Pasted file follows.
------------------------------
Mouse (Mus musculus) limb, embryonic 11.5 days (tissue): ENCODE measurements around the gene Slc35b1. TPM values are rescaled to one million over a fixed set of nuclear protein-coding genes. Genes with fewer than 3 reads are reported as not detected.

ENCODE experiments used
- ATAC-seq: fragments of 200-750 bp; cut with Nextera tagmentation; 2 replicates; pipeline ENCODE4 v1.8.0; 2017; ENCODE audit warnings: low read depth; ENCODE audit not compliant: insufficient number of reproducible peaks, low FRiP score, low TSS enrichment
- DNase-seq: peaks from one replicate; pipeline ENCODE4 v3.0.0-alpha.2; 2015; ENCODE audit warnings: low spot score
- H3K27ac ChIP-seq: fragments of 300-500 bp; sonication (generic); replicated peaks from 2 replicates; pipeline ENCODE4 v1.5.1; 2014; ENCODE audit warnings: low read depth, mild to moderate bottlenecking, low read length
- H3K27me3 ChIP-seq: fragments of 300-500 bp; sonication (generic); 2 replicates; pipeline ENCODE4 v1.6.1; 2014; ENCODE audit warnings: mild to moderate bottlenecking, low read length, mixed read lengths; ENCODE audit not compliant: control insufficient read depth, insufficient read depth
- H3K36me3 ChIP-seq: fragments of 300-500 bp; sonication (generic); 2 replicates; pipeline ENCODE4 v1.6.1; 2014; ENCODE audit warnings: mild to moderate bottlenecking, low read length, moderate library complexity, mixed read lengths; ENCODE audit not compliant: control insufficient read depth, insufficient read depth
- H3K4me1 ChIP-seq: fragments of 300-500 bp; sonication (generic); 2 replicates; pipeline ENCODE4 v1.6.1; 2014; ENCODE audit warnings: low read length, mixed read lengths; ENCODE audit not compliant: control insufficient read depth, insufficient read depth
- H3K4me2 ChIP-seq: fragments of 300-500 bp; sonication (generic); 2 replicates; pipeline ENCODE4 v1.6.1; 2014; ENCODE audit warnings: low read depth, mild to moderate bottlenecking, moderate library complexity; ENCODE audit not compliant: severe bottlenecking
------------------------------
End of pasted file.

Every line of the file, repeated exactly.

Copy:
Mouse (Mus musculus) limb, embryonic 11.5 days (tissue): ENCODE measurements around the gene Slc35b1. TPM values are rescaled to one million over a fixed set of nuclear protein-coding genes. Genes with fewer than 3 reads are reported as not detected.

ENCODE experiments used
- ATAC-seq: fragments of 200-750 bp; cut with Nextera tagmentation; 2 replicates; pipeline ENCODE4 v1.8.0; 2017; ENCODE audit warnings: low read depth; ENCODE audit not compliant: insufficient number of reproducible peaks, low FRiP score, low TSS enrichment
- DNase-seq: peaks from one replicate; pipeline ENCODE4 v3.0.0-alpha.2; 2015; ENCODE audit warnings: low spot score
- H3K27ac ChIP-seq: fragments of 300-500 bp; sonication (generic); replicated peaks from 2 replicates; pipeline ENCODE4 v1.5.1; 2014; ENCODE audit warnings: low read depth, mild to moderate bottlenecking, low read length
- H3K27me3 ChIP-seq: fragments of 300-500 bp; sonication (generic); 2 replicates; pipeline ENCODE4 v1.6.1; 2014; ENCODE audit warnings: mild to moderate bottlenecking, low read length, mixed read lengths; ENCODE audit not compliant: control insufficient read depth, insufficient read depth
- H3K36me3 ChIP-seq: fragments of 300-500 bp; sonication (generic); 2 replicates; pipeline ENCODE4 v1.6.1; 2014; ENCODE audit warnings: mild to moderate bottlenecking, low read length, moderate library complexity, mixed read lengths; ENCODE audit not compliant: control insufficient read depth, insufficient read depth
- H3K4me1 ChIP-seq: fragments of 300-500 bp; sonication (generic); 2 replicates; pipeline ENCODE4 v1.6.1; 2014; ENCODE audit warnings: low read length, mixed read lengths; ENCODE audit not compliant: control insufficient read depth, insufficient read depth
- H3K4me2 ChIP-seq: fragments of 300-500 bp; sonication (generic); 2 replicates; pipeline ENCODE4 v1.6.1; 2014; ENCODE audit warnings: low read depth, mild to moderate bottlenecking, moderate library complexity; ENCODE audit not compliant: severe bottlenecking